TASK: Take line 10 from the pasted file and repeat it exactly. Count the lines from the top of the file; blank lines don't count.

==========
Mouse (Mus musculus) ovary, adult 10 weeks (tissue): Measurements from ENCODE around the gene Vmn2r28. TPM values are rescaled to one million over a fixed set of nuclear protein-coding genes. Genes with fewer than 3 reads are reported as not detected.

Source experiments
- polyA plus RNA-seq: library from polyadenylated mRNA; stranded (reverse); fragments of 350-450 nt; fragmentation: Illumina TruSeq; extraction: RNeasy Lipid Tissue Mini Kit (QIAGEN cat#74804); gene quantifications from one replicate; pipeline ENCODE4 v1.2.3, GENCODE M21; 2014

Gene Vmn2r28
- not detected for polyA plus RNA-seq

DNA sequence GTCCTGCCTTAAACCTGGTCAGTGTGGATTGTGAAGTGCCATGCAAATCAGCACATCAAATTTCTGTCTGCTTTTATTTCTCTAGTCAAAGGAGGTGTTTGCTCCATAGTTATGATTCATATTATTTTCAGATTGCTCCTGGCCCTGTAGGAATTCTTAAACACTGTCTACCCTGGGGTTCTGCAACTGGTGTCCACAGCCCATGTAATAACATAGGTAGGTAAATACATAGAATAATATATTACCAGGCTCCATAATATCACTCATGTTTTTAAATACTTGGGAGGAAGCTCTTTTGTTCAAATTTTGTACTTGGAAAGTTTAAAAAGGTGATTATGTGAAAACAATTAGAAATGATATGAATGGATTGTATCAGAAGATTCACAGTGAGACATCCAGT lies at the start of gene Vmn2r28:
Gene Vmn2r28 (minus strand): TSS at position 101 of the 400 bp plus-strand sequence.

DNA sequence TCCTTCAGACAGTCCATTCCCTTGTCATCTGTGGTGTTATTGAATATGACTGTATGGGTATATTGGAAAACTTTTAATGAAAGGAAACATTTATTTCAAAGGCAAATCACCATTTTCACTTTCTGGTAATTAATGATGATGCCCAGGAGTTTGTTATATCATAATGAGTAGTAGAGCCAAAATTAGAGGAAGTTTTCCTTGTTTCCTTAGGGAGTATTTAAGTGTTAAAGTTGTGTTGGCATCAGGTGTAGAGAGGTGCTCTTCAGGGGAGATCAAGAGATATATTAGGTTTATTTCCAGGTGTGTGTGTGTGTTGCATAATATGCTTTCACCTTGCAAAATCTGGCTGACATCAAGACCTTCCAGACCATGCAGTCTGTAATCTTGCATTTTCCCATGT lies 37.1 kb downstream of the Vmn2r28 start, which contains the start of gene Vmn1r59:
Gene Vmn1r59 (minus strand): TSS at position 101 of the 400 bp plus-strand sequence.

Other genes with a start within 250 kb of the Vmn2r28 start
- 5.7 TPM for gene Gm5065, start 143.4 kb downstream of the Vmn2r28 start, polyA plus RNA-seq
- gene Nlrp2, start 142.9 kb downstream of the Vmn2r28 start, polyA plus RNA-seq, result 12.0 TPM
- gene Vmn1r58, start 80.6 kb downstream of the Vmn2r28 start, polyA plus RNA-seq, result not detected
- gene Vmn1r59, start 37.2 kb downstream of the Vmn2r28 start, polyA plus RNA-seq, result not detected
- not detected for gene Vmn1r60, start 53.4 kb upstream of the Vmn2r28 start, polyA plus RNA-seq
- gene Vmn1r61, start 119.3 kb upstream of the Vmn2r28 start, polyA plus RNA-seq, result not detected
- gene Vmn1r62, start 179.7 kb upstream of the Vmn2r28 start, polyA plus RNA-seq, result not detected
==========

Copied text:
Other genes with a start within 250 kb of the Vmn2r28 start